I am a huge fan of routine, standard operating procedures, process development/management, and ritual.
I am also a big fan of regular, rigorous Performance Appraisal and, in particular, Boards of Directors appraising the performance of their CEOs, and CEOs demanding an in-depth appraisal by the Board (subset of the Board is fine, try to get someone who has CEO experience on the committee).
Lazy, cowardly Boards of Directors ignore this critical professional development duty. Shame on you.
Pro tip: The methodology, timing, process of CEO Performance Appraisal belongs in any competent Employment Agreement and professional boards/CEOs have Employment Agreements.
I am not a fan of trendy things like 360 Degree Performance Appraisals — I like bare knuckled, in your face, straightforward performance appraisal.
One of the things I practiced in 33 years of CEO-ing public and private companies, and I preach to CEOs is self appraisal. Nobody judges us as tough as we do ourselves. Think about that for a second.
I counsel CEOs to do the following:
1. Make a list of everything accomplished in the last 12 months; break it down by month.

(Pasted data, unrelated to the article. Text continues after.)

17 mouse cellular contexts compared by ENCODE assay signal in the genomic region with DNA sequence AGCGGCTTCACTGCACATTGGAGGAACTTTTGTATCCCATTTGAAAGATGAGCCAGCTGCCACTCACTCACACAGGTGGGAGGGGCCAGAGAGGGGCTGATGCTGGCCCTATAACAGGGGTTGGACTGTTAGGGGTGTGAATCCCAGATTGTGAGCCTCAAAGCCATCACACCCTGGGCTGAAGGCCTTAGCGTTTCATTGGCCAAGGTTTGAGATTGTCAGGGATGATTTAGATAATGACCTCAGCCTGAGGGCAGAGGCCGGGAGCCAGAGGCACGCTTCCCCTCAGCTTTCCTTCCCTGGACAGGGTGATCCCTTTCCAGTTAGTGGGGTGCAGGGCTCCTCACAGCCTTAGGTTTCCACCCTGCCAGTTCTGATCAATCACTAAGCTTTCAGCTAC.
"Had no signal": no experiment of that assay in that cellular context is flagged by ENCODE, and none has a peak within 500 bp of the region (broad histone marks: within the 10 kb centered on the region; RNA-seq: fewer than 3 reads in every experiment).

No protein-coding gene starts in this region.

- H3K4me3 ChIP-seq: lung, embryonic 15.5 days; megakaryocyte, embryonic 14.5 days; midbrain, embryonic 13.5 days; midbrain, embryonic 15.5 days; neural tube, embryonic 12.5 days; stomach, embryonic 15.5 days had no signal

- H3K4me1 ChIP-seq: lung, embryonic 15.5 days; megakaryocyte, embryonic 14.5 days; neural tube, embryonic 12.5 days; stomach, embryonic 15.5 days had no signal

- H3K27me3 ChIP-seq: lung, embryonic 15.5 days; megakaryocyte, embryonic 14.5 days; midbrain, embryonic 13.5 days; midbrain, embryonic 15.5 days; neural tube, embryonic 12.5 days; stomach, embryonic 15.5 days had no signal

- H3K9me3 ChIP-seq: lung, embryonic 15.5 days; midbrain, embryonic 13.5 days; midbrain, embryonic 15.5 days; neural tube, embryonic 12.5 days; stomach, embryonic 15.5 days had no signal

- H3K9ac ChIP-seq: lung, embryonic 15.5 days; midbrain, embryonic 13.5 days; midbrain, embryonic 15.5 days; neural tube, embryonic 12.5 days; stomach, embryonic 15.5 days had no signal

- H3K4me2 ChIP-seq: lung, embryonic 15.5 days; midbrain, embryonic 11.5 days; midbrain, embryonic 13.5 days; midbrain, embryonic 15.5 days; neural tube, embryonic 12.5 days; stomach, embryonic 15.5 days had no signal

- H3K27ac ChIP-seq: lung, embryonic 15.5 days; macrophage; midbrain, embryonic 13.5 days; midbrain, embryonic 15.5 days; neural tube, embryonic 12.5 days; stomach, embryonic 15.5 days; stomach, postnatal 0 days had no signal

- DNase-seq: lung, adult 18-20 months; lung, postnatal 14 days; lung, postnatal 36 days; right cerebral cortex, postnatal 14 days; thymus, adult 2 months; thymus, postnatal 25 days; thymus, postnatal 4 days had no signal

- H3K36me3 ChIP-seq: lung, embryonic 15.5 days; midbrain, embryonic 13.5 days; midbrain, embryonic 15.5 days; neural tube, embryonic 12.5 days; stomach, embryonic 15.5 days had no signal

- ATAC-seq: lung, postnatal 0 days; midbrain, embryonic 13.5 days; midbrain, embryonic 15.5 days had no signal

List the triumphs, the disasters. Treat those two imposters just the same (channeling a bit of Kipling this morning, are we, BRC?)
2. Compare your performance versus plan and try to identify a single qualitative judgment — Did you do BETTER or WORSE than plan? Just a coloration, no detail.
3. Reflect upon other CEOs and try to compare yourself to peers — BETTER, WORSE, EQUAL to peer performance? I know, this is a tough one.
4. Conduct a personal SWOT analysis and compare it to the prior year with attention to what changed in the last year.
5. Go through any external appraisals and decide whether you agree, disagree, or are in the dark.
When you do all of this, take an Arnold Palmer, go for a walk, get a piece of fruit at Whole Foods, end up in a park, sit in the sunshine and ask yourself, “Would I hire this person to be CEO of this company?”
Give yourself a good talking to as to why or why not. Stop for a lobster roll on the way home (only if lobster is in season, othewise BBQ which is always in season).
The next day, sit down and lay out what you hope to improve upon in the next year — in writing.
Do this once or twice a year.
In life, what we measure, we manage; what we manage, we improve upon.
Want to become a better CEO? Conduct a rigorous self-appraisal.
Want to drift along, avoid being an adult, and eat bon bons? Don’t conduct a rigorous self-appraisal. Your choice.
But, hey, what the Hell do I really know anyway? I’m just a Big Red Car. Be well. Don’t beat yourself up, but do take measure.